Which is a principle that in and of itself, both libertarians, moderates, and liberals would agree with. The problem is that it’s like fundamentalist religion for libertarians and thus pragmatism is cast aside even when reason calls for it. For example, taken to the extreme, such a philosophy prevents any sort of effective environmental protection. In fact, the only environmental protection it would allow for would be when the environmental damage is so several that an adjacent property owner could sue for damage to their property. It also precludes popular soverenity a principle necessary in any democracy.
So yes, while everyone other than social and authoritarian conservatives would agree with the basic principle that your right to live your life the way you choose to extends so far as to not impede another individuals ability to do the same, most people (other than hard core libertarians) would also recognize that there is such a thing as a “commons”.
 

ALiberalModerate

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I thought Big L libertarianism are supposed to be against any utopia. Thats why they pretty much want anarchy; a lack of any utopia.

Their notion that society and the individual would be far better off without any form of government and or popular soverenity, is their notion of utopia.
 

Panache

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Their notion that society and the individual would be far better off without any form of government and or popular soverenity, is their notion of utopia.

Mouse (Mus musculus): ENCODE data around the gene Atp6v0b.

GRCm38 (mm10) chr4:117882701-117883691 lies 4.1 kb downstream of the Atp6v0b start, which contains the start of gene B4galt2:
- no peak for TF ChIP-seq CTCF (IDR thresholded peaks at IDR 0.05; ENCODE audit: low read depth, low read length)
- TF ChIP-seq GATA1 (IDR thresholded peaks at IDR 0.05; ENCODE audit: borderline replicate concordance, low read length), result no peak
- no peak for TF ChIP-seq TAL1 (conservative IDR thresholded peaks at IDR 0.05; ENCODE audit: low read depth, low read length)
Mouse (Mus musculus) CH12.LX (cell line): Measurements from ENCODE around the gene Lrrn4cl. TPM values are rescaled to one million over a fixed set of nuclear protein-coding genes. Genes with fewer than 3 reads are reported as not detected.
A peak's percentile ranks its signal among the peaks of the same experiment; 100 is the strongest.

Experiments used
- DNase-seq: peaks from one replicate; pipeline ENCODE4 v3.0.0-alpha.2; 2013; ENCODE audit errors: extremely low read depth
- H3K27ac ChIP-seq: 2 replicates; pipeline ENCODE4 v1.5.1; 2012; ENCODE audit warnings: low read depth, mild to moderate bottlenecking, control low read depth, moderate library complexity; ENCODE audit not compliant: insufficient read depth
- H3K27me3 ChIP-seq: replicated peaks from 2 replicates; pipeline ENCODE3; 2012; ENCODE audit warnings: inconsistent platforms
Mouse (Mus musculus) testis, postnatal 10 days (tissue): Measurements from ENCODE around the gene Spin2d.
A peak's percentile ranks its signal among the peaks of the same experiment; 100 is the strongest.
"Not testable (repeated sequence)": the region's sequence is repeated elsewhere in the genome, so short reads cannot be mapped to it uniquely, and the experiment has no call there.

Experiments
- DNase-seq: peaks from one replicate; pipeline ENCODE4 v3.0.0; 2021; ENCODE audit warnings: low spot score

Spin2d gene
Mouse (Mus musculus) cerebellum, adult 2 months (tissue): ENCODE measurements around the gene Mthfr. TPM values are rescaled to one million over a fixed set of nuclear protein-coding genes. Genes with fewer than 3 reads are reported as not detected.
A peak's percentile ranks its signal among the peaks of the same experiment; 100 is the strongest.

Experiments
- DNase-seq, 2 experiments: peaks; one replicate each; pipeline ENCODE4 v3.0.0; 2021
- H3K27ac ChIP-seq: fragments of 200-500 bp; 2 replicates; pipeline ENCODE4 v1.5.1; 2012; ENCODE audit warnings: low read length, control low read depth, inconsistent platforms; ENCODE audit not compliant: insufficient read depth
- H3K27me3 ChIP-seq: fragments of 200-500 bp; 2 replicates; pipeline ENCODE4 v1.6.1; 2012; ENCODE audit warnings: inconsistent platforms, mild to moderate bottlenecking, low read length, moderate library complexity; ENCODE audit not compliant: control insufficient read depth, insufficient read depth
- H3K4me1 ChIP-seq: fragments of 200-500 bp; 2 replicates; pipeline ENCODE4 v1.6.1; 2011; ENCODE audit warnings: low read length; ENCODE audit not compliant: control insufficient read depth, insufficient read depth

I think you have Libertarians confused with Anarchists.

Libertarians don't want to get rid of government, they just want a government that will protect individual liberties rather than restrict them.

What vital function do you believe popular soverenity serves?
 

Mach

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At 4:20, the video states that leaders cannot be imposed onto others who did not select them. Does this imply that the common political system of a majority vote is unethical?

Good question. Representative as opposed to direct democracy was intentional and based on evidence.

Also, what about people too young to vote, and the child/parent relationship?

-Mach
 

Mach

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What vital function do you believe popular soverenity serves?

two primary:

Efficiency.
Human psychology.

That's like saying what vital role does a leader serve in an organization. It should be obvious. What you have is grass is greener syndrome. You sit back from the pleasant meadows provided in party by popular sovereignty, then dream about the ideal that is BETTER, which is to have all of that PLUS, the lack of other people co-ruling with you. Well, sure, and I want my cake and want to eat it too.

Individual - has dreamy freedom then immediately loses freedom to a sovereign nation that outcompetes them.

Soverign nation - have to give up some freedoms to ensure overall maximized freedoms = win

-Mach
 

Panache

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two primary:

Efficiency.
Human psychology.

That's like saying what vital role does a leader serve in an organization. It should be obvious. What you have is grass is greener syndrome. You sit back from the pleasant meadows provided in party by popular sovereignty, then dream about the ideal that is BETTER, which is to have all of that PLUS, the lack of other people co-ruling with you. Well, sure, and I want my cake and want to eat it too.